Another excellent example of this technique can be found in Fallout 3, Fallout: New Vegas and Fallout 4. Putting aside the 1950’s music that can be heard over the various radio stations, the music for these games is pretty bleak, with jarring notes that leave you feeling a bit isolated; exactly as Bethesda intended you to feel. Conversely, most of us attribute positive feelings – the rose-tinted glasses of nostalgia, perhaps – to older soundtracks such as Sonic, Crash Bandicoot or Golden Axe as these games had limited space available for music therefore extra care was taken to make them memorable and not annoying. This provided them with an almost addictive quality to them as you associated the various themes with your childhood and ultimately success. The old Bond games and warfare giants such as Call of Duty and the Halo series often induce the notion that completing the game was a personal success; because of your achievements and the triumphant victory theme that coincides, you are left with the feeling that you truly played a key part in the game; this is all down to their incredible soundtracks. I know I’ve hummed the victory fanfare from Final Fantasy on more than one occasion when I’ve achieved something and had the PlayStation “Trophy” sound as my ringtone for a long time.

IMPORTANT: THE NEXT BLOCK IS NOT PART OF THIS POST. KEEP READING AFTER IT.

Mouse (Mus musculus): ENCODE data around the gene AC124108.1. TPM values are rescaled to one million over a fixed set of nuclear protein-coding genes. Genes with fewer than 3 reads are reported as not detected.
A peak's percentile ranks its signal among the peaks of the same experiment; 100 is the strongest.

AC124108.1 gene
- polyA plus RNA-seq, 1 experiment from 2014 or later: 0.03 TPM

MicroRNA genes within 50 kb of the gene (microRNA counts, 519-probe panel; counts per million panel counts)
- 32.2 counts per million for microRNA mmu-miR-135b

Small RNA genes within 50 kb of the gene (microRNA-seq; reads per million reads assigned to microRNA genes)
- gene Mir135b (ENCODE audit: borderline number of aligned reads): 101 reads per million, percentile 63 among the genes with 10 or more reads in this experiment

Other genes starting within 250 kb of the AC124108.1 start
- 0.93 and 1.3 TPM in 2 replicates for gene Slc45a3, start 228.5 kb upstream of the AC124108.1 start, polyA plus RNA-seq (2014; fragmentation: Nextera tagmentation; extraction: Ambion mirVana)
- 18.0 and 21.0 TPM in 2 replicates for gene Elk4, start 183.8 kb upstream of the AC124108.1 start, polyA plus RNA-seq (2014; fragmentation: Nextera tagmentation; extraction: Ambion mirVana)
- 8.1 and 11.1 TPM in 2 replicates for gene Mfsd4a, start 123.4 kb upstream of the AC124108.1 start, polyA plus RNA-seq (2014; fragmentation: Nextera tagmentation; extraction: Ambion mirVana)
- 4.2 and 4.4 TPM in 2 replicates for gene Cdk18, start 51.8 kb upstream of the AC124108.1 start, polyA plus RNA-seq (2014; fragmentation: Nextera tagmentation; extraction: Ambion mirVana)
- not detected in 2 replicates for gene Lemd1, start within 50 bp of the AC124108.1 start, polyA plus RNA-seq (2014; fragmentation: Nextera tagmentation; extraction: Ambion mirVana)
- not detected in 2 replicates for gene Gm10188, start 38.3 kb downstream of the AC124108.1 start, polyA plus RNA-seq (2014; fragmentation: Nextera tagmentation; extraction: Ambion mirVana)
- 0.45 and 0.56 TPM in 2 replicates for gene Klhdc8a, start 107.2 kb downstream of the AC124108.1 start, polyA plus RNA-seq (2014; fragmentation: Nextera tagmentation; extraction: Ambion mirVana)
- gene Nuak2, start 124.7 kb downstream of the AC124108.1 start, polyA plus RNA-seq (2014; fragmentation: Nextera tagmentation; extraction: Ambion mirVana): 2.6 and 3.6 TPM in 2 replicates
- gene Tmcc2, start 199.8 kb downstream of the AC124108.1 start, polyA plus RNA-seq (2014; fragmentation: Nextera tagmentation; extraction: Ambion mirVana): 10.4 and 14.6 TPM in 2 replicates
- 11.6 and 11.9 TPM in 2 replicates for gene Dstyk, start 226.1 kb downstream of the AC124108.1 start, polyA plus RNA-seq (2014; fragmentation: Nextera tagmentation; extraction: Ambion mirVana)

A great soundtrack is an integral part of any successful video game. Often, we consider our favourite games to also have the best soundtracks. Whilst it’s not always an obvious concept to us or indeed the first thing we think of when a game is in development, is obviously an important part of the gamer’ psyche. A great deal of time and care from the developers goes into choosing the right composer or musicians for their games as they release that no matter how good the combat or dialogue is, a terrible soundtrack can ruin the ambience of the game, therefore, make it memorable for the wrong reasons. I personally can’t wait to see what Bioware pull out of the bag for Andromeda, but am equally enthralled by what I’ve heard for Horizon Zero Dawn and Breath of the Wild.

What are your favourite gaming soundtracks, or which video game music do you hate the most? Like, comment and subscribe.

Leave a Reply

Fill in your details below or click an icon to log in:

WordPress.com Logo

You are commenting using your WordPress.com account. Log Out /  Change )

Google photo

You are commenting using your Google account. Log Out /  Change )

Twitter picture

You are commenting using your Twitter account. Log Out /  Change )

Facebook photo

You are commenting using your Facebook account. Log Out /  Change )

Connecting to %s